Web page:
Using writing, and meditation, and ice cream, and reading, and dreams,

and a whole lot of other tools to rediscover who I am,

after six years living with a man with OCPD.

Saturday, September 24, 2011

What's Life Like with an OCPDr?
Cooking With the Anal-Retentive Chef

Sometimes a video is worth a thousand words.  Anal-retentive is what people with OCPD used to be called.

Thanks to SeeSaw at freeforums for sharing this.
- Watch more Funny Videos at Vodpod.

Of course, this is hysterically funny - in a four minute clip, seen once.

It's much less funny at all if you experience this every day, in the kitchen, in the bathroom, in the garage...

I lived with the A-R Chef, who might go into total meltdown mode if he was at the stove, stirring something in a pan, and I dared enter the kitchen and stand at the counter 10 feet away from him, to refill my glass of water.  He would shut off the burners, throw down the towel draped over his shoulder, and storm out.  Then he would sit and smoke and pout, and only when he recovered his equilibrium, could he resume cooking.

If I tried to cook or finish preparing a meal, he usually refused to eat it.  Or he might wait until it was cold, and then complain about how terrible it tasted, cold.  Usually this was coupled with insults to me about what a pig I was, how I seemed to need to eat all the time, and other derogatory remarks about my size and shape.

As I've blogged here before and others have remarked on other sites, sometimes the kitchen reaction seems to be similar to what happens to those with autism who experience sensory overload.  It's not just the person "being picky" or controlling, exactly, it's almost a panic-type response to too much stimuli.

What's impossible for those living with such a person, is knowing what will "set them off."  Sometimes I could go into the kitchen when he was cooking and he would be fine.  He'd make a lovely meal, we'd sit down to eat together, have a pleasant conversation.  Sometimes this would bring tears to my eyes, because it was so nice - why couldn't it be like that all the time?  The feeling of trying to walk on eggshells, of constantly being wary of setting off the next meltdown or tantrum, becomes extremely wearing on the people who share a household with such a person.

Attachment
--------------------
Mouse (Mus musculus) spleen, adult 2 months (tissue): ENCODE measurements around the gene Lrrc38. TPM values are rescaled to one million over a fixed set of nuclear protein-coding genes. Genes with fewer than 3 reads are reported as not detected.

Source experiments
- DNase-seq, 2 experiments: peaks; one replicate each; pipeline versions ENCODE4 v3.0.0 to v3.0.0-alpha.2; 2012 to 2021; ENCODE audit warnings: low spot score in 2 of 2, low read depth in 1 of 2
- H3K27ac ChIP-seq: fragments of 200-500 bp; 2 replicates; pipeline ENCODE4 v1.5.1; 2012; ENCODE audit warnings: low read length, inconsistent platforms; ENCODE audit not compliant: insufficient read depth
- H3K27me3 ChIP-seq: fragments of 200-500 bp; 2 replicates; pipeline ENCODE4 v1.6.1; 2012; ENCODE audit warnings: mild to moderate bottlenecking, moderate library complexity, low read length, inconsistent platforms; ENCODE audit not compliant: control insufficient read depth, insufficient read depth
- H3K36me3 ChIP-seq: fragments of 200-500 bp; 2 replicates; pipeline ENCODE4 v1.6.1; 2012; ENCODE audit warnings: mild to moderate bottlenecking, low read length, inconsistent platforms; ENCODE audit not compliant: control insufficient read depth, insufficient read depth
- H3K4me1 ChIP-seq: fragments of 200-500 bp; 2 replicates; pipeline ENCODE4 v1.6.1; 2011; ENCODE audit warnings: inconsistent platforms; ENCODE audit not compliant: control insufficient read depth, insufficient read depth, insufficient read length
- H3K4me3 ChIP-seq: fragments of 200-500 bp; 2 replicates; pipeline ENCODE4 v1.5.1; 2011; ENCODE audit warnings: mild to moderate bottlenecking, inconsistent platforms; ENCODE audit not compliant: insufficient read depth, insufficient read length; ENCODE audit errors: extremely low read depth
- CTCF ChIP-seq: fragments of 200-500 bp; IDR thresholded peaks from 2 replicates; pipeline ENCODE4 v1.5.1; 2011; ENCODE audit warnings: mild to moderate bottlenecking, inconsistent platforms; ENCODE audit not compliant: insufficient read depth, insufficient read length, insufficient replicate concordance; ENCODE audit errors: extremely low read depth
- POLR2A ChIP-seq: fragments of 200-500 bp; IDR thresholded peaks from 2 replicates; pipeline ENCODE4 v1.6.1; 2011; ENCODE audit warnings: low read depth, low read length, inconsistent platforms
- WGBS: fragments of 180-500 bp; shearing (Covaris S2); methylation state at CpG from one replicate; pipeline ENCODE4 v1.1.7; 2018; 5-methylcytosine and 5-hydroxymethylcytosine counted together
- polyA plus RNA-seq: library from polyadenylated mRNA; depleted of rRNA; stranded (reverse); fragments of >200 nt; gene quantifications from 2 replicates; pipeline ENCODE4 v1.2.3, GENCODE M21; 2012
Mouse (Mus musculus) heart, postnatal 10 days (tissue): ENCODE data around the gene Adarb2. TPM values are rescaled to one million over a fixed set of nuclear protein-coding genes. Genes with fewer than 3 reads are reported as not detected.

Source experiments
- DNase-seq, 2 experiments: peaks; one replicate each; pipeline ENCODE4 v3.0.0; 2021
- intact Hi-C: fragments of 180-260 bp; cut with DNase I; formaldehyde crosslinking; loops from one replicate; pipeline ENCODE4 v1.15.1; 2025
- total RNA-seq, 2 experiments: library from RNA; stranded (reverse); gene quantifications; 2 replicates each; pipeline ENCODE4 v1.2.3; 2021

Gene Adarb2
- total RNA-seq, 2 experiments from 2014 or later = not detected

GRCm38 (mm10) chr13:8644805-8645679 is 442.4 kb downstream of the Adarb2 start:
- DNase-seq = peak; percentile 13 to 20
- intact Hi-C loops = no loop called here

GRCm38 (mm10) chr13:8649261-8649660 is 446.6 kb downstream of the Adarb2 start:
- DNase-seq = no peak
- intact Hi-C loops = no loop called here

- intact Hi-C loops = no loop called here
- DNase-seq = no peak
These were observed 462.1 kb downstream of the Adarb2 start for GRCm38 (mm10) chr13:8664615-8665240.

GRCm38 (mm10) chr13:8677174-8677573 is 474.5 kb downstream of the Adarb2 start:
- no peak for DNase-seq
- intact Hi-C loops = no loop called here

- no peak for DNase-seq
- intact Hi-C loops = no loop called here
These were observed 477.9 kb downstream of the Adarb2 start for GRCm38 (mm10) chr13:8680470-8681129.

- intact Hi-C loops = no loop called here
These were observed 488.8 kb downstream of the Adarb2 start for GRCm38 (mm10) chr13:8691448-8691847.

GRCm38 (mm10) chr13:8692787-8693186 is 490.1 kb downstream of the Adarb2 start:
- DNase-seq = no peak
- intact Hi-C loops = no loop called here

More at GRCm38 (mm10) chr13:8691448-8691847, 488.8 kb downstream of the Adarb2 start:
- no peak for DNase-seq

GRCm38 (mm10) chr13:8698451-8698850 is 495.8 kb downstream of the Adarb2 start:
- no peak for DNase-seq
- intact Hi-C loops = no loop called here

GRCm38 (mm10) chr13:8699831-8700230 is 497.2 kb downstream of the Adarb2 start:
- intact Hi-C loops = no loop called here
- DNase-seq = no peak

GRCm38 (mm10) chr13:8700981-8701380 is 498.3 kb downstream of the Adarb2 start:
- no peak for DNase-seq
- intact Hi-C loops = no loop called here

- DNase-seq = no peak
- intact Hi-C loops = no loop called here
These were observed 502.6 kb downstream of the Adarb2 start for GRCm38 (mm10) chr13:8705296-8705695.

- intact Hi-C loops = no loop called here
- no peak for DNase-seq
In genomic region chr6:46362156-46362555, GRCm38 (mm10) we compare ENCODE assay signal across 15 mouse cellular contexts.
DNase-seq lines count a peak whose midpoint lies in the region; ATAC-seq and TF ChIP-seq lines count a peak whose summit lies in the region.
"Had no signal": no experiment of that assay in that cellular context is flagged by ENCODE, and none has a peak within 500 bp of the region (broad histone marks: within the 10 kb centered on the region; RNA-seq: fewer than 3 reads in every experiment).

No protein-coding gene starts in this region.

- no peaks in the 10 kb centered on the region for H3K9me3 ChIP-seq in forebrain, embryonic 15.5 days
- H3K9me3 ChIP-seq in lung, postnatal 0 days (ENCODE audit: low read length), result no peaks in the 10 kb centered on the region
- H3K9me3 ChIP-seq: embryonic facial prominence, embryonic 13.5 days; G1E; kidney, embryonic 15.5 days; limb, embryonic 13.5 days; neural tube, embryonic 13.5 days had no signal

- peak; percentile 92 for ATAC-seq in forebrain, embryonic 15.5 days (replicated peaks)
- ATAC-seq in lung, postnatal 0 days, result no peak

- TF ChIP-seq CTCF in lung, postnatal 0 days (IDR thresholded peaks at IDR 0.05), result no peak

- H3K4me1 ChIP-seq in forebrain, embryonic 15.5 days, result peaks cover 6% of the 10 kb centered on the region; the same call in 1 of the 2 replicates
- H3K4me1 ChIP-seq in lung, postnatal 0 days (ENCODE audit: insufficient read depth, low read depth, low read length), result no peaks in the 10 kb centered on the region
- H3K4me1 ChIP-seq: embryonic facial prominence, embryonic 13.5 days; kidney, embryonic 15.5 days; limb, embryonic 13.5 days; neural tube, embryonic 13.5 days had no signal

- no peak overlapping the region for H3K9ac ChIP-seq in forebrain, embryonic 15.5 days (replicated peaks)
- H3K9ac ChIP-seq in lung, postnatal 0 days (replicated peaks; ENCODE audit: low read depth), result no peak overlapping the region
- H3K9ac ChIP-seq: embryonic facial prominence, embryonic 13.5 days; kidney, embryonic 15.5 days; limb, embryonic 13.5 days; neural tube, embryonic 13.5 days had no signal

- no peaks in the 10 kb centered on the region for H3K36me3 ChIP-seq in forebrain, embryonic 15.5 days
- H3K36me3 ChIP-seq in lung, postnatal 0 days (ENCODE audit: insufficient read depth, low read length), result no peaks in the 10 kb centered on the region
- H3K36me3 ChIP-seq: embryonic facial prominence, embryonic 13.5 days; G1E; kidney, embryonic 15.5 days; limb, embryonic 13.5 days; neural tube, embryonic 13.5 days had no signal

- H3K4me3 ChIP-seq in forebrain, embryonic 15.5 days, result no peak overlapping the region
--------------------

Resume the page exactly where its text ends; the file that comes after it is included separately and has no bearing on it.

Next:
I never could remember all the triggers (even if I could, there were always new ones), and so, I was constantly Doing Something Wrong (in his eyes).   It exhausted me - and, I'm sure, it was equally rough on him.  I have friends who are cognizant of their OCPD behaviors, who are courageously battling against them, and I know  they don't like it when they're "that way," either.

Even though I could never go back to that lifestyle, my heart is deeply filled with pity for my ex.  I know he had light bulb moments, from time to time, when he didn't want to be the way he was.

Still, I look forward to the time, when I begin dating again, of having a "normal" kitchen again.  Where I can kiss the cook - or be kissed, if I'm doing the cooking.  Where we can cook together, perhaps even nibble food off one another's fingertips, and if the burners get turned off, it's by mutual consent because we've gone to enjoy some loveplay before returning to eat.  I remember having a happy kitchen like that, once upon a time.

What is your kitchen like?  A happy place, or a minefield?
Has OCPD impacted your kitchen and food prep?